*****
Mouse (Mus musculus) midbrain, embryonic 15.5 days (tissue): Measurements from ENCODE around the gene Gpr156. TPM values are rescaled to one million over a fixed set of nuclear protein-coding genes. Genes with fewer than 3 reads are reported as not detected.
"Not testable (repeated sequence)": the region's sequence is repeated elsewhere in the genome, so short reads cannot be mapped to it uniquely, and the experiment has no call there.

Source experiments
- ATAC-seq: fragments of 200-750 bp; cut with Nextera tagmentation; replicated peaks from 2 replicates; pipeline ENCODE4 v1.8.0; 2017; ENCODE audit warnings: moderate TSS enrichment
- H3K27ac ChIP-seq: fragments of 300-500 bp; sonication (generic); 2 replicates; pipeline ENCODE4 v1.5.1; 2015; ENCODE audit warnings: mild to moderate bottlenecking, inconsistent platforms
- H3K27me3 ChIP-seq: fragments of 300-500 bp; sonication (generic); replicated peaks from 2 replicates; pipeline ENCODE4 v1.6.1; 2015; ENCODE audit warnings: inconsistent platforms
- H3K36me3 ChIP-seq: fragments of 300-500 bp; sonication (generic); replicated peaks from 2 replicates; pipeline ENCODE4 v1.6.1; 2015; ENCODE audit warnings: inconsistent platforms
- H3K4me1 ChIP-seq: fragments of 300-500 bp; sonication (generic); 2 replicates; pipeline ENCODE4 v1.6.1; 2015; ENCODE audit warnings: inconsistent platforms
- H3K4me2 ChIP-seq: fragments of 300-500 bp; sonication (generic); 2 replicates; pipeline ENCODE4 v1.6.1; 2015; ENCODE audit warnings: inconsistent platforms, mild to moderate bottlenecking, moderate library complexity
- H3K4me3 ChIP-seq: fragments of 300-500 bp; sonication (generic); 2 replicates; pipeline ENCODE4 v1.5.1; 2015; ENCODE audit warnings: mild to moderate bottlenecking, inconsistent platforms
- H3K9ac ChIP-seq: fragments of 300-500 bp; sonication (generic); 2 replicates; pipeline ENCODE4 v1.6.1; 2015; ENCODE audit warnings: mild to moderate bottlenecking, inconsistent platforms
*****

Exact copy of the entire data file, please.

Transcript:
Mouse (Mus musculus) midbrain, embryonic 15.5 days (tissue): Measurements from ENCODE around the gene Gpr156. TPM values are rescaled to one million over a fixed set of nuclear protein-coding genes. Genes with fewer than 3 reads are reported as not detected.
"Not testable (repeated sequence)": the region's sequence is repeated elsewhere in the genome, so short reads cannot be mapped to it uniquely, and the experiment has no call there.

Source experiments
- ATAC-seq: fragments of 200-750 bp; cut with Nextera tagmentation; replicated peaks from 2 replicates; pipeline ENCODE4 v1.8.0; 2017; ENCODE audit warnings: moderate TSS enrichment
- H3K27ac ChIP-seq: fragments of 300-500 bp; sonication (generic); 2 replicates; pipeline ENCODE4 v1.5.1; 2015; ENCODE audit warnings: mild to moderate bottlenecking, inconsistent platforms
- H3K27me3 ChIP-seq: fragments of 300-500 bp; sonication (generic); replicated peaks from 2 replicates; pipeline ENCODE4 v1.6.1; 2015; ENCODE audit warnings: inconsistent platforms
- H3K36me3 ChIP-seq: fragments of 300-500 bp; sonication (generic); replicated peaks from 2 replicates; pipeline ENCODE4 v1.6.1; 2015; ENCODE audit warnings: inconsistent platforms
- H3K4me1 ChIP-seq: fragments of 300-500 bp; sonication (generic); 2 replicates; pipeline ENCODE4 v1.6.1; 2015; ENCODE audit warnings: inconsistent platforms
- H3K4me2 ChIP-seq: fragments of 300-500 bp; sonication (generic); 2 replicates; pipeline ENCODE4 v1.6.1; 2015; ENCODE audit warnings: inconsistent platforms, mild to moderate bottlenecking, moderate library complexity
- H3K4me3 ChIP-seq: fragments of 300-500 bp; sonication (generic); 2 replicates; pipeline ENCODE4 v1.5.1; 2015; ENCODE audit warnings: mild to moderate bottlenecking, inconsistent platforms
- H3K9ac ChIP-seq: fragments of 300-500 bp; sonication (generic); 2 replicates; pipeline ENCODE4 v1.6.1; 2015; ENCODE audit warnings: mild to moderate bottlenecking, inconsistent platforms